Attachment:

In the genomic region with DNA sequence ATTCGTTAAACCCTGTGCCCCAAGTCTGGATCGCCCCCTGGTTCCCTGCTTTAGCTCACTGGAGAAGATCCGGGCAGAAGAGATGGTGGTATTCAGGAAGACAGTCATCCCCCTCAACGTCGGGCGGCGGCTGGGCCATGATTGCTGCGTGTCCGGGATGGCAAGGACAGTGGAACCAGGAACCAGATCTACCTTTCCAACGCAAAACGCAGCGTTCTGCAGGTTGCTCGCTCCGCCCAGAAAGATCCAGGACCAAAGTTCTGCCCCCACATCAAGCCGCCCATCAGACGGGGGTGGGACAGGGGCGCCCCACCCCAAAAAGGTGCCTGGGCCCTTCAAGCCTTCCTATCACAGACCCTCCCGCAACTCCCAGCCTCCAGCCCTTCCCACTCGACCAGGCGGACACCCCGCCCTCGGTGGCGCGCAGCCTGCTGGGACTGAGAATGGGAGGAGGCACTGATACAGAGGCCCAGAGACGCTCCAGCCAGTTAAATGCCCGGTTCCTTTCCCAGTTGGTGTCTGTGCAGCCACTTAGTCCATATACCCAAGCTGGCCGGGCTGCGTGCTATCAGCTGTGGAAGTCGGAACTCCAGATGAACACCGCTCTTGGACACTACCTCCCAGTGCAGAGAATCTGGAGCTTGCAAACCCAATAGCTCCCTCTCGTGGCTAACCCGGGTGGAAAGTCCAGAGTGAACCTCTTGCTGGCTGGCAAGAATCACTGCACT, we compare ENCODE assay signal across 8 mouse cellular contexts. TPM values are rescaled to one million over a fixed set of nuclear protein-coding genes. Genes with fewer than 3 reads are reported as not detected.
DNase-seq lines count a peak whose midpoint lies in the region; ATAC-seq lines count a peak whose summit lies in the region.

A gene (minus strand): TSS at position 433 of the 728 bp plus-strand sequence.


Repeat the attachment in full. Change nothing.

In the genomic region with DNA sequence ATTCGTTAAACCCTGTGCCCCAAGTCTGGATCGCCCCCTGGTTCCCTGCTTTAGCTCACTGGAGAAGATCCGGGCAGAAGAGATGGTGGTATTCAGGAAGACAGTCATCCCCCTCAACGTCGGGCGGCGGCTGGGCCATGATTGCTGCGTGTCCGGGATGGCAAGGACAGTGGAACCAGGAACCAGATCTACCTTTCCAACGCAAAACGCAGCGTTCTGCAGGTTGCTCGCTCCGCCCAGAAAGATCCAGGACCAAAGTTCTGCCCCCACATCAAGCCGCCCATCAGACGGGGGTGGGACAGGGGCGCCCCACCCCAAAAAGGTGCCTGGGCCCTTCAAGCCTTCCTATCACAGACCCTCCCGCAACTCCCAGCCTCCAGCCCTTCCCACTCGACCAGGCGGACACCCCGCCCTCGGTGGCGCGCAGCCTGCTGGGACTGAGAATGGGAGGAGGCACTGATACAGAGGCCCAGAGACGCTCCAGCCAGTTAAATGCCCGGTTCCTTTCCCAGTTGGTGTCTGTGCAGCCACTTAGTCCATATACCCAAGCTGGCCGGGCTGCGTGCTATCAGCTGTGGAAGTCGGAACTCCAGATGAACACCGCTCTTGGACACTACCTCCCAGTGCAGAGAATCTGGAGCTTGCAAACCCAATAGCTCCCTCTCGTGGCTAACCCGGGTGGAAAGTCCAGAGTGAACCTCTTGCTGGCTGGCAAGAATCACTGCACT, we compare ENCODE assay signal across 8 mouse cellular contexts. TPM values are rescaled to one million over a fixed set of nuclear protein-coding genes. Genes with fewer than 3 reads are reported as not detected.
DNase-seq lines count a peak whose midpoint lies in the region; ATAC-seq lines count a peak whose summit lies in the region.

A gene (minus strand): TSS at position 433 of the 728 bp plus-strand sequence.